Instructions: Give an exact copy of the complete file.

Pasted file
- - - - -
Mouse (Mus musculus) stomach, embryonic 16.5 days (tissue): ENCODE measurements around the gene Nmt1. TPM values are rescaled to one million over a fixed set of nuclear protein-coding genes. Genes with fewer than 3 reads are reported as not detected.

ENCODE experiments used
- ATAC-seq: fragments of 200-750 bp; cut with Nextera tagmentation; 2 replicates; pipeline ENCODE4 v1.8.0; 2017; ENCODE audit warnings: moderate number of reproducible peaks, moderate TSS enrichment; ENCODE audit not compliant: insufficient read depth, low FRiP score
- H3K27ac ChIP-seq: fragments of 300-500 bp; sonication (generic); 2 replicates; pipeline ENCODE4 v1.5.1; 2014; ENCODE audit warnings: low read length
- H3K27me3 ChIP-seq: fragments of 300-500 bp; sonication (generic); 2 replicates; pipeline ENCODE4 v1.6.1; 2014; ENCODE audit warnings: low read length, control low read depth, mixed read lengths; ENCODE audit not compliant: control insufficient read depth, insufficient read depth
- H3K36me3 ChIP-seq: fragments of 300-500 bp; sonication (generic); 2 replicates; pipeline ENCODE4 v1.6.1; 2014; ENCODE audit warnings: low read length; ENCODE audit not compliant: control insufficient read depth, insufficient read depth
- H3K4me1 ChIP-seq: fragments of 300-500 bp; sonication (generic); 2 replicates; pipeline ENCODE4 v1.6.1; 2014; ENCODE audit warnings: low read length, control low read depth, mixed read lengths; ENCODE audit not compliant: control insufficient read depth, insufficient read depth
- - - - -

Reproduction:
Mouse (Mus musculus) stomach, embryonic 16.5 days (tissue): ENCODE measurements around the gene Nmt1. TPM values are rescaled to one million over a fixed set of nuclear protein-coding genes. Genes with fewer than 3 reads are reported as not detected.

ENCODE experiments used
- ATAC-seq: fragments of 200-750 bp; cut with Nextera tagmentation; 2 replicates; pipeline ENCODE4 v1.8.0; 2017; ENCODE audit warnings: moderate number of reproducible peaks, moderate TSS enrichment; ENCODE audit not compliant: insufficient read depth, low FRiP score
- H3K27ac ChIP-seq: fragments of 300-500 bp; sonication (generic); 2 replicates; pipeline ENCODE4 v1.5.1; 2014; ENCODE audit warnings: low read length
- H3K27me3 ChIP-seq: fragments of 300-500 bp; sonication (generic); 2 replicates; pipeline ENCODE4 v1.6.1; 2014; ENCODE audit warnings: low read length, control low read depth, mixed read lengths; ENCODE audit not compliant: control insufficient read depth, insufficient read depth
- H3K36me3 ChIP-seq: fragments of 300-500 bp; sonication (generic); 2 replicates; pipeline ENCODE4 v1.6.1; 2014; ENCODE audit warnings: low read length; ENCODE audit not compliant: control insufficient read depth, insufficient read depth
- H3K4me1 ChIP-seq: fragments of 300-500 bp; sonication (generic); 2 replicates; pipeline ENCODE4 v1.6.1; 2014; ENCODE audit warnings: low read length, control low read depth, mixed read lengths; ENCODE audit not compliant: control insufficient read depth, insufficient read depth